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Twelve Years of Drug Prioritization to Help Accelerate Disease Modification Trials in Parkinson’s Disease: The International Linked Clinical Trials Initiative


In 2011, the UK medical research charity Cure Parkinson’s set up the international Linked Clinical Trials (iLCT) committee to help expedite the clinical testing of potentially disease modifying therapies for Parkinson’s disease (PD). The first committee meeting was held at the Van Andel Institute in Grand Rapids, Michigan in 2012. This group of PD experts has subsequently met annually to assess and prioritize agents that may slow the progression of this neurodegenerative condition, using a systematic approach based on preclinical, epidemiological and, where possible, clinical data. Over the last 12 years, 171 unique agents have been evaluated by the iLCT committee, and there have been 21 completed clinical studies and 20 ongoing trials associated with the initiative. In this review, we briefly outline the iLCT process as well as the clinical development and outcomes of some of the top prioritized agents. We also discuss a few of the lessons that have been learnt, and we conclude with a perspective on what the next decade may bring, including the introduction of multi-arm, multi-stage clinical trial platforms and the possibility of combination therapies for PD.


Parkinson’s disease (PD) is a neurodegenerative condition that affects approximately 1% of the population over the age of 60. As the motor and non-motor symptoms continue to progress, there is considerable loss in quality of life for those living with the condition and also their families [1]. During the past 50 years, the global burden of PD has doubled [2], and current data suggests that the overall and age-specific incidence of PD is increasing at the fastest rate of all neurological conditions [3–5]. With a globally aging population, PD will represent a significant future impact on society, with more than 12 million people projected to be affected worldwide by 2040 [6]. There are currently no licensed treatments for PD that have been definitively shown to slow or stop the progressive nature of this debilitating condition. Therapeutic agents that can alter the trajectory of PD neurodegeneration are urgently required.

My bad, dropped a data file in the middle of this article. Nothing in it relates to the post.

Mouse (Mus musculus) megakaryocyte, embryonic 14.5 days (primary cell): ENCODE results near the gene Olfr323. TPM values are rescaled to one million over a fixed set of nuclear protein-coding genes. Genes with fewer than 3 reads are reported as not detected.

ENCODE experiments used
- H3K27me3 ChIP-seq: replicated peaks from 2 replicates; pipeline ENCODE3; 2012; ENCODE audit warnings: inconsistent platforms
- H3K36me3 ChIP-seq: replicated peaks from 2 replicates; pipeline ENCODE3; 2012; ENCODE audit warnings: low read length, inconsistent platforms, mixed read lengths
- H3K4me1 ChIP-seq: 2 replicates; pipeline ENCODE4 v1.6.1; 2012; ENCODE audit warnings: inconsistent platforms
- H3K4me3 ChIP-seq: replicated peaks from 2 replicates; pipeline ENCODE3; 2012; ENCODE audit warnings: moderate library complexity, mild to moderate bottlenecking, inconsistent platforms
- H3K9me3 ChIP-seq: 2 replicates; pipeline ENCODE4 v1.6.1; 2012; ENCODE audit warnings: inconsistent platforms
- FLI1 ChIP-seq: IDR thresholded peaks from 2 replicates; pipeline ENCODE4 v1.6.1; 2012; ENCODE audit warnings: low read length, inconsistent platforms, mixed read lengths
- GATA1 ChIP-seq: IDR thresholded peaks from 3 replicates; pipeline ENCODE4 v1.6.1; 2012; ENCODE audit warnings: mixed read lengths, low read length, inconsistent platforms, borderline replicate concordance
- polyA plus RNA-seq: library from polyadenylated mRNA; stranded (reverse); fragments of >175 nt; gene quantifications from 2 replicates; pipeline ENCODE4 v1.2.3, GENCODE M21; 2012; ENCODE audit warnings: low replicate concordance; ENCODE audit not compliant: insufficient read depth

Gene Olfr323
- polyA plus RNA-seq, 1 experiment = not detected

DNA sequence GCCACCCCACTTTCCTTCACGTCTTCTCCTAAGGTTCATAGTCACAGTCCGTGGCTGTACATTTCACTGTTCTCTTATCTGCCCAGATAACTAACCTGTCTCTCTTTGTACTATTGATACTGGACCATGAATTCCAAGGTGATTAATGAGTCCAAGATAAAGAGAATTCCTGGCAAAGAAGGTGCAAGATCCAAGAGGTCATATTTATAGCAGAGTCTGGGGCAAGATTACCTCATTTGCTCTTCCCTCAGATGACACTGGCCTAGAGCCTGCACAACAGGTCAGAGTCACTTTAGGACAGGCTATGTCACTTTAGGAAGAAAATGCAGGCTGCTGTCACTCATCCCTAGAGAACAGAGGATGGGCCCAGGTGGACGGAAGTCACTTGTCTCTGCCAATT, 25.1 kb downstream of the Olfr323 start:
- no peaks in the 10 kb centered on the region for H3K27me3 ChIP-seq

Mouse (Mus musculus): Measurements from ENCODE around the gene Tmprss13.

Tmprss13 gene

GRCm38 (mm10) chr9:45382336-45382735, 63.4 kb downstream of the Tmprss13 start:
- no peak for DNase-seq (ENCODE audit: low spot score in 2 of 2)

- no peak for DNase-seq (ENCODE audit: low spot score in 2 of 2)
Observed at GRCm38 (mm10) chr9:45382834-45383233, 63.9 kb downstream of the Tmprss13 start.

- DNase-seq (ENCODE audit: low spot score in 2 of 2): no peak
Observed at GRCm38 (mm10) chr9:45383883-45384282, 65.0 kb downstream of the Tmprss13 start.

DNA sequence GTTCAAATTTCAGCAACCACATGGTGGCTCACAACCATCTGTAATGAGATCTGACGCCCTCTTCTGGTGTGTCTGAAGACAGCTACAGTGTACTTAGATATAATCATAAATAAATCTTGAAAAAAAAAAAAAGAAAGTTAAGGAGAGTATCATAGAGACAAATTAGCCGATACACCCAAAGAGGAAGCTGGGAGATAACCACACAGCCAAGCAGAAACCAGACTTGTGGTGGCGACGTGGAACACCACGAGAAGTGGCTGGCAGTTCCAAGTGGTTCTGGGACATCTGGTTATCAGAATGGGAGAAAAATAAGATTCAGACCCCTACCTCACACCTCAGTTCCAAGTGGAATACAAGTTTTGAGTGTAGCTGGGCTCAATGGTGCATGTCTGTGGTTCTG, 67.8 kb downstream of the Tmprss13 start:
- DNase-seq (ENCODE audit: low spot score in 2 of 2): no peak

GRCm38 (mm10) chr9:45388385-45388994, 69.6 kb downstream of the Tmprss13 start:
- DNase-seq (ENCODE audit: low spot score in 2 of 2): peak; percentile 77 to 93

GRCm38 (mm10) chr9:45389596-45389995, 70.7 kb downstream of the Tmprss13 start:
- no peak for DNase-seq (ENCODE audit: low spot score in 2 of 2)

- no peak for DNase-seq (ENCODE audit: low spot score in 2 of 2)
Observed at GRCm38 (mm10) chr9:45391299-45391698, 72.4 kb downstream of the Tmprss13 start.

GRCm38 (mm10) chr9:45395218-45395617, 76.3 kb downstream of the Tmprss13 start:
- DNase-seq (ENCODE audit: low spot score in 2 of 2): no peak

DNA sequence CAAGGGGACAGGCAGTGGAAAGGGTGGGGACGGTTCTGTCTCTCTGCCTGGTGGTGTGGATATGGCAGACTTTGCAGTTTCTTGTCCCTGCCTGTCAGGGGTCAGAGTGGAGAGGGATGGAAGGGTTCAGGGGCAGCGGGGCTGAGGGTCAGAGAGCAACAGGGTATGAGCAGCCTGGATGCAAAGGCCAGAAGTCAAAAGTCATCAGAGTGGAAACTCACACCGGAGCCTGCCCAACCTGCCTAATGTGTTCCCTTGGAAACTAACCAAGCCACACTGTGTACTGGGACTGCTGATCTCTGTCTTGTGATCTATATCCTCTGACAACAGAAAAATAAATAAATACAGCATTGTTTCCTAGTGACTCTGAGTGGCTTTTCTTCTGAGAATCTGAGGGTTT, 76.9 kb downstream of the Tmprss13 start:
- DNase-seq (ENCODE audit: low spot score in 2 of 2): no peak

In an effort to address this need, in early 2010, one of the co-founders of Cure Parkinson’s, Tom Isaacs, and the director of research at Cure Parkinson’s, Dr Richard Wyse invited Professor Patrik Brundin (then of Lund University, Sweden) to chair an international committee of PD experts that would focus on prioritizing the most promising potentially disease modifying treatment candidates for PD. This was in part inspired by the pioneering efforts of the 2003 ‘Committee to Identify Neuroprotective Agents for Parkinson’s’ (CINAPS) program launched by Walter Koroshetz and colleagues [7]. However, this new initiative was conceived from the outset to be an annual meeting that would guarantee a continual list of drug candidates prioritized for moving forward to clinical trials – it is this that is now known as the international Linked Clinical Trials (iLCT) initiative.

One important feature of the annual iLCT meetings was inclusivity. Thus, it was decided that representatives from PD research organizations with an interest in disease modifying therapies and representatives from regulatory agencies would be invited to attend the iLCT meetings each year and be an integral part of the discussions. In addition, there was also a strong desire to have the patient voice involved with every meeting, and as such, PD research advocates (people living with the condition with a strong interest in the research being conducted) were invited to not only be present but also contribute to the conversations on the viability and potential of the agents being evaluated by the committee. Another important aspect of the iLCT initiative was the need for commitment. Clinical trials for PD require years of effort and resources, and there was clear understanding at the start of the iLCT program that it would have a long term ambition of delivering new trials. The iLCT committee has expanded in the 12 years since its inception, from 8 to now 20 active members and all have kindly provided their time and knowledge since the onset of the iLCT project, and remain committed to the overall aims of the initiative. In addition, there are key funding partners (such as Van Andel Institute in Michigan) who are also pledged to maintaining the iLCT program.